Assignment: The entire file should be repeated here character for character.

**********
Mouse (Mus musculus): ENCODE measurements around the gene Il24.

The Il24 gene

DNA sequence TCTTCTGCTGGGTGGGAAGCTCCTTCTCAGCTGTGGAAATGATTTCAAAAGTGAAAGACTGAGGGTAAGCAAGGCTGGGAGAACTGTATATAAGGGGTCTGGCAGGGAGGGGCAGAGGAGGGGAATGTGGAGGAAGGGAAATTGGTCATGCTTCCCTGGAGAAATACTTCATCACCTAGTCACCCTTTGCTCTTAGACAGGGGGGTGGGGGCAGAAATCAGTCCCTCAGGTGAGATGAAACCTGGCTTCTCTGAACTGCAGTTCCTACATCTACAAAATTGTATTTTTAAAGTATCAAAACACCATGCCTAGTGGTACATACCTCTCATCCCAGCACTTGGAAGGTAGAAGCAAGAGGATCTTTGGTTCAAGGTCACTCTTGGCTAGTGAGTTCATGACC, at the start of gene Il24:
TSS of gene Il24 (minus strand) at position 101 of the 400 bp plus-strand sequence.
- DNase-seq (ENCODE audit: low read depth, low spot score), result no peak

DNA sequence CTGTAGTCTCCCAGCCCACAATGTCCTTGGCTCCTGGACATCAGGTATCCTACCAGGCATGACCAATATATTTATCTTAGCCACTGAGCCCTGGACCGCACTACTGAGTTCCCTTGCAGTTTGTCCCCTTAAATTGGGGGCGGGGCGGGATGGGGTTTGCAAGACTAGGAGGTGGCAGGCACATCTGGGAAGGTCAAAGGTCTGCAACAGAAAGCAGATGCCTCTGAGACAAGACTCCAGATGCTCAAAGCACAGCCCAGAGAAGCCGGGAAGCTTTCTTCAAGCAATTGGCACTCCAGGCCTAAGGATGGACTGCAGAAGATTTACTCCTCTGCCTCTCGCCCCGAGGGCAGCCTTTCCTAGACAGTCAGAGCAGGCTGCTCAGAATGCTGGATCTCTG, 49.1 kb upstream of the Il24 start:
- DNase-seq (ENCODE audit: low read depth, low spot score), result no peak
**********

Mouse (Mus musculus): ENCODE measurements around the gene Il24.

The Il24 gene

DNA sequence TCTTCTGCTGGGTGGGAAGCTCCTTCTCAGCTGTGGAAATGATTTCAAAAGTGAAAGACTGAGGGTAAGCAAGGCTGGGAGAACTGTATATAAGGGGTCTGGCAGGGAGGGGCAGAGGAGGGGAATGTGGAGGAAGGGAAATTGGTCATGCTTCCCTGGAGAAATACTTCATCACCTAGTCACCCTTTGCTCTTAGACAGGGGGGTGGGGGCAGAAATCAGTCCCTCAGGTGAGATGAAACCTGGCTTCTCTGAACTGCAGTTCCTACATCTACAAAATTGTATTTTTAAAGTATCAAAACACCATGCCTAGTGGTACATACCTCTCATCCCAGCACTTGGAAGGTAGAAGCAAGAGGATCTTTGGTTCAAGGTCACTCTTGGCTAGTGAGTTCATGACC, at the start of gene Il24:
TSS of gene Il24 (minus strand) at position 101 of the 400 bp plus-strand sequence.
- DNase-seq (ENCODE audit: low read depth, low spot score), result no peak

DNA sequence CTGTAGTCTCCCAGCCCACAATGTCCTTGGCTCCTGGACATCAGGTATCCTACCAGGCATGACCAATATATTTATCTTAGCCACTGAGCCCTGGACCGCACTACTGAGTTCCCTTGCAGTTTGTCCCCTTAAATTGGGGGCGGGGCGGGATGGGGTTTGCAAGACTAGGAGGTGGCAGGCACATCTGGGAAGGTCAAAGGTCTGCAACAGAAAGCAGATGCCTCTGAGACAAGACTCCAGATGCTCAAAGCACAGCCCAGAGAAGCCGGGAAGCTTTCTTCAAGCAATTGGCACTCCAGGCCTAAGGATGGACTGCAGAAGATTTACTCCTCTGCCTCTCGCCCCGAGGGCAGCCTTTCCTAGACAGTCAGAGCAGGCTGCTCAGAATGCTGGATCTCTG, 49.1 kb upstream of the Il24 start:
- DNase-seq (ENCODE audit: low read depth, low spot score), result no peak